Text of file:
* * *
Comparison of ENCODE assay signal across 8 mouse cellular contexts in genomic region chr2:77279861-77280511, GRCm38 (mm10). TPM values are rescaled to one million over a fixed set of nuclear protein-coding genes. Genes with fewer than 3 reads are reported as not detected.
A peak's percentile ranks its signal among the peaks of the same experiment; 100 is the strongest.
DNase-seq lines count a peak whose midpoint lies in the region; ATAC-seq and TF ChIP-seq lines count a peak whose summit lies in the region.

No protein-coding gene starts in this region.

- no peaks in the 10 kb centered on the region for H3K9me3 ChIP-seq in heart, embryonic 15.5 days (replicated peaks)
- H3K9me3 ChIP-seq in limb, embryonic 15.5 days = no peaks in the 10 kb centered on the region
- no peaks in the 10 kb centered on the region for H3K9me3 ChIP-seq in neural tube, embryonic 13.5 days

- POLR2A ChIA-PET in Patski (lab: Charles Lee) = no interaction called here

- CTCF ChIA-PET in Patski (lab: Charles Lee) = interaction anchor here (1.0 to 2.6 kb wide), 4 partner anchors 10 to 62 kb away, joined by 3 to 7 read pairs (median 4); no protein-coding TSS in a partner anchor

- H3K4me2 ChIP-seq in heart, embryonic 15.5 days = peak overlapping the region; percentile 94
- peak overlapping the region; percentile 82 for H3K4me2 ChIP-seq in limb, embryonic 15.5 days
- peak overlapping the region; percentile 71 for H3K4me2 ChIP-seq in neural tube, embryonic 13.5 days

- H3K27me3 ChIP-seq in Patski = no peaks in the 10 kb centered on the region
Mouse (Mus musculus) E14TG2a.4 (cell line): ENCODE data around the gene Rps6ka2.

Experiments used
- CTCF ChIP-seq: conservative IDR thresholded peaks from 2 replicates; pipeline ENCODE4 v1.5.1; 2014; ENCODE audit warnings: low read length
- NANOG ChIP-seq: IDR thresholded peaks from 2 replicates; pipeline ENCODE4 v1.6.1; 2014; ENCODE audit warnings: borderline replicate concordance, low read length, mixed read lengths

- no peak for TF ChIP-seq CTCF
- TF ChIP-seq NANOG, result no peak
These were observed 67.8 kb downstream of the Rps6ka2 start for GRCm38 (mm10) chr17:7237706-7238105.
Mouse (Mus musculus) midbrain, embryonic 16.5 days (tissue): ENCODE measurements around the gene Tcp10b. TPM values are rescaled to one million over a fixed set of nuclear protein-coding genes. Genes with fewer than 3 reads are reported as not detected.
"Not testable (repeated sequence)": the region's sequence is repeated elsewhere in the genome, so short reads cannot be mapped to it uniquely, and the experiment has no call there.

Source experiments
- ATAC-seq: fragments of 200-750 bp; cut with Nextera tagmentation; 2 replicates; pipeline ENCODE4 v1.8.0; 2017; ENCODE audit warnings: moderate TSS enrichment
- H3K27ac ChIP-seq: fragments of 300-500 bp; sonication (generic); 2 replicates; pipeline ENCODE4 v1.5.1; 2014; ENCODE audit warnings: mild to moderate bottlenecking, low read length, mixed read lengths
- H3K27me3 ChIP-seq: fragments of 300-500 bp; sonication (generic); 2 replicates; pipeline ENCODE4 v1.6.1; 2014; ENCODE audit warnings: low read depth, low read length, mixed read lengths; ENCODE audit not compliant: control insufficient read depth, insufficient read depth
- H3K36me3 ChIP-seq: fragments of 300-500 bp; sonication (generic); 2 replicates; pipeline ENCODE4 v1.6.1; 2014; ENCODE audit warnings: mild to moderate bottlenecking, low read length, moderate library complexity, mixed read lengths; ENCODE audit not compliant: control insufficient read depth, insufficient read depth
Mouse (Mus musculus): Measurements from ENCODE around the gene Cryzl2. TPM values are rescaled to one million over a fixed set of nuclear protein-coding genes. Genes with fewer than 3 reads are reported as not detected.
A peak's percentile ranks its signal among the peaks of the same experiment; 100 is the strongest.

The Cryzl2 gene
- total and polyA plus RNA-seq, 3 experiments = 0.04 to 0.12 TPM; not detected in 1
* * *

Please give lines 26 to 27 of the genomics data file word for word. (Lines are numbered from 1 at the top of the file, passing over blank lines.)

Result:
- H3K27me3 ChIP-seq: fragments of 300-500 bp; sonication (generic); 2 replicates; pipeline ENCODE4 v1.6.1; 2014; ENCODE audit warnings: low read depth, low read length, mixed read lengths; ENCODE audit not compliant: control insufficient read depth, insufficient read depth
- H3K36me3 ChIP-seq: fragments of 300-500 bp; sonication (generic); 2 replicates; pipeline ENCODE4 v1.6.1; 2014; ENCODE audit warnings: mild to moderate bottlenecking, low read length, moderate library complexity, mixed read lengths; ENCODE audit not compliant: control insufficient read depth, insufficient read depth